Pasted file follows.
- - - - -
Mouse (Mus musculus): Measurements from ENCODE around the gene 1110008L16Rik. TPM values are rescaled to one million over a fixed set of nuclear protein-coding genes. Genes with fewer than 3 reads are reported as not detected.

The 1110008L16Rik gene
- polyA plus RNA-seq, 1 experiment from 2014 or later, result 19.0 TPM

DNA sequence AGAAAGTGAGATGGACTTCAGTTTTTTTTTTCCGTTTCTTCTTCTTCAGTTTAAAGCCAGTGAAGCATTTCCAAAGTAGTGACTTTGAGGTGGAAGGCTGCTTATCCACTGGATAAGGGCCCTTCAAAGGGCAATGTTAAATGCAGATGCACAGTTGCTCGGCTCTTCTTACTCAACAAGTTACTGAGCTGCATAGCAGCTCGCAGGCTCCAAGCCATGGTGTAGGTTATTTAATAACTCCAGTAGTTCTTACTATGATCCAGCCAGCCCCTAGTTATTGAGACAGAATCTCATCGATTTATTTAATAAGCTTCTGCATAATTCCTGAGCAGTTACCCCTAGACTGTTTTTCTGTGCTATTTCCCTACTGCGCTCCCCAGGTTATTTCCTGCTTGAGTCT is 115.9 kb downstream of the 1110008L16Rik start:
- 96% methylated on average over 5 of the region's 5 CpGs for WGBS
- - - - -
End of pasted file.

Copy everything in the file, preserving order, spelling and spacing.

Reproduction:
Mouse (Mus musculus): Measurements from ENCODE around the gene 1110008L16Rik. TPM values are rescaled to one million over a fixed set of nuclear protein-coding genes. Genes with fewer than 3 reads are reported as not detected.

The 1110008L16Rik gene
- polyA plus RNA-seq, 1 experiment from 2014 or later, result 19.0 TPM

DNA sequence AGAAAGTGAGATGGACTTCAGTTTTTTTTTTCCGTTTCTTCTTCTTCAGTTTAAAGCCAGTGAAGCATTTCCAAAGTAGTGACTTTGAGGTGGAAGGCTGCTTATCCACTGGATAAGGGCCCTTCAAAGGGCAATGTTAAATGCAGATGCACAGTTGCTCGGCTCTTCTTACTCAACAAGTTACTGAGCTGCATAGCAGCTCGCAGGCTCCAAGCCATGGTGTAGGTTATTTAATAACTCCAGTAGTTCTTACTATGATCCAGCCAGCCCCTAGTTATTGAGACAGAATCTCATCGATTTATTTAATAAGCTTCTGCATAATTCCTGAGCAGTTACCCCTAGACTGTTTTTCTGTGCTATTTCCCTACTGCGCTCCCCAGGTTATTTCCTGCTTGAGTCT is 115.9 kb downstream of the 1110008L16Rik start:
- 96% methylated on average over 5 of the region's 5 CpGs for WGBS